These new-generation PPPs, however, will have to be what Lebanese PPP expert Ziad Hayek calls “true partnerships” that are constructed not as alternative procurement contracts but as frameworks of mutual obligations and benefits in the face of radical uncertainties as well as significant societal and economic risks, from pandemics to tech innovation shocks.

The other vital ingredient will be the human element. Cost it what it may, we need to retain not only our experienced engineers but also our customer care teams, we need to invest in educating new tech and managerial talent, and build trust in leaders with the skill and authority to negotiate public telecommunication goods in the interest of the country.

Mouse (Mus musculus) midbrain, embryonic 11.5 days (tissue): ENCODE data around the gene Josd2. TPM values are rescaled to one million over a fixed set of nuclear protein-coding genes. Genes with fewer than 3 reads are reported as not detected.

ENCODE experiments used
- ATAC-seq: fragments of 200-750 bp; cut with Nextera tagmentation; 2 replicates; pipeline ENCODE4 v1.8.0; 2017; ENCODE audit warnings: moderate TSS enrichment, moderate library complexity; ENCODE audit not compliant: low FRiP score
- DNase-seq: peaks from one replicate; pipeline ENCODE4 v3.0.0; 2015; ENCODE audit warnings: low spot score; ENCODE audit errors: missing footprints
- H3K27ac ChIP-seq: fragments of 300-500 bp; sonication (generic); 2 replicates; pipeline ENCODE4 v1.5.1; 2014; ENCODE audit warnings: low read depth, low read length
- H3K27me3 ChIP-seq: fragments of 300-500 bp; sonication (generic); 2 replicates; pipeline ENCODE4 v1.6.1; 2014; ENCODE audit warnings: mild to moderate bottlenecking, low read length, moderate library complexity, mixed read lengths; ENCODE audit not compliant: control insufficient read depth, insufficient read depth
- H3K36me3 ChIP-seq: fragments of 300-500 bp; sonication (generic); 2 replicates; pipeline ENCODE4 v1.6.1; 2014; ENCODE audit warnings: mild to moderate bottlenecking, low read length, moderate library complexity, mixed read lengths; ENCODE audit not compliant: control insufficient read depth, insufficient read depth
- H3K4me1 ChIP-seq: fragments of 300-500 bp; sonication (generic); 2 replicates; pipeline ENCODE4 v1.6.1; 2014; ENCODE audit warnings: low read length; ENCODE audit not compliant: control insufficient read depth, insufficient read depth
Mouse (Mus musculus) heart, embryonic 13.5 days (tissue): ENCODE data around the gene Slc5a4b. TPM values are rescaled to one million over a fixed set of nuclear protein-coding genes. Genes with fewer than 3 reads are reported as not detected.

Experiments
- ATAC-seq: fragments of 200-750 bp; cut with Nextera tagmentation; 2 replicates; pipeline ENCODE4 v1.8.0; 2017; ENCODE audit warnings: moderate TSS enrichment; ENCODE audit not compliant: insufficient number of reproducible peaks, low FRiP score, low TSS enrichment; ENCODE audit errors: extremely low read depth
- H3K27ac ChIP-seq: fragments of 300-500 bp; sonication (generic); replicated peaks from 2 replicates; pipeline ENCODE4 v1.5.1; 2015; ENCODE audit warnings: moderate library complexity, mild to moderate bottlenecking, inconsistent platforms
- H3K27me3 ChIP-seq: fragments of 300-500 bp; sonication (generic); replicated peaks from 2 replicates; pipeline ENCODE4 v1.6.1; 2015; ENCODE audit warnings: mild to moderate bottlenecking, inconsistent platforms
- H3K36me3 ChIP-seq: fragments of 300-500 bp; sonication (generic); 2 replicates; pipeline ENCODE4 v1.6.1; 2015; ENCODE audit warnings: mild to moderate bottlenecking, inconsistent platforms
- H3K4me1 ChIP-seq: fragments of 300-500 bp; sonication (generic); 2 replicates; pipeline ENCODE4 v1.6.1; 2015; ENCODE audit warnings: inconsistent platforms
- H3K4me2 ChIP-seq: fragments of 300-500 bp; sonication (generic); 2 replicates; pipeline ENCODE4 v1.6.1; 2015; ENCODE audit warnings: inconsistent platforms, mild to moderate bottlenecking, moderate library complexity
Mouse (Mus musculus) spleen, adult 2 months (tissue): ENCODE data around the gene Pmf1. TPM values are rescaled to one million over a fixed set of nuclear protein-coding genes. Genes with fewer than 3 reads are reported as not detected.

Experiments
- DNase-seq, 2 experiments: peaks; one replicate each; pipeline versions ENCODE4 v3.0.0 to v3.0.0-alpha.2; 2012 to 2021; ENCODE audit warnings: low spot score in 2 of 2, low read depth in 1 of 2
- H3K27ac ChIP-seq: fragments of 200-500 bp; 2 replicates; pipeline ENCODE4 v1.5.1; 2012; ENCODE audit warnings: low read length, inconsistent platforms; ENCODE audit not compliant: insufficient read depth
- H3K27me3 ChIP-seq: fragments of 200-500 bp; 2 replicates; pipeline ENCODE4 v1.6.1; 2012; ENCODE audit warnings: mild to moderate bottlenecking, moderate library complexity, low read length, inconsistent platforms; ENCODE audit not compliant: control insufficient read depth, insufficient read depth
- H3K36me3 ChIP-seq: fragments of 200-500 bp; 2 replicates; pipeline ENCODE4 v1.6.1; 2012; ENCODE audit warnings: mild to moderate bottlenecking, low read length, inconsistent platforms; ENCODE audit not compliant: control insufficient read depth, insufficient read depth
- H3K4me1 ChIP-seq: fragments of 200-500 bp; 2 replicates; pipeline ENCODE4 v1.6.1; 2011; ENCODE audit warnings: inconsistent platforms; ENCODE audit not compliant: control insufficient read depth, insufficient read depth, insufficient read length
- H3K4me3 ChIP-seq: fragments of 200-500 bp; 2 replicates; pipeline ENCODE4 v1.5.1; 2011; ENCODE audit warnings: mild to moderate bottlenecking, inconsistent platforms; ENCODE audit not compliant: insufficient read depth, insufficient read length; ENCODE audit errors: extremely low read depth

It will not be easy to negotiate good deals for Lebanon in the years to come. But seeing many capable persons in the telecommunications sector and ICT industry, among potential investors, academia, civil society, and even politicians, this magazine is of the opinion that the moment has come – and the last good chance it may be – where a diverse people who are determined and professional optimists could forge a win-win telecommunications path. Hopefully, it would enable digital potential in anything from e-government and online procurement to the global and local productivity gains hidden in the digital future. 

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Thomas Schellen

Thomas Schellen is Executive's editor-at-large. He has been reporting on Middle Eastern business and economy for over 20 years. Send mail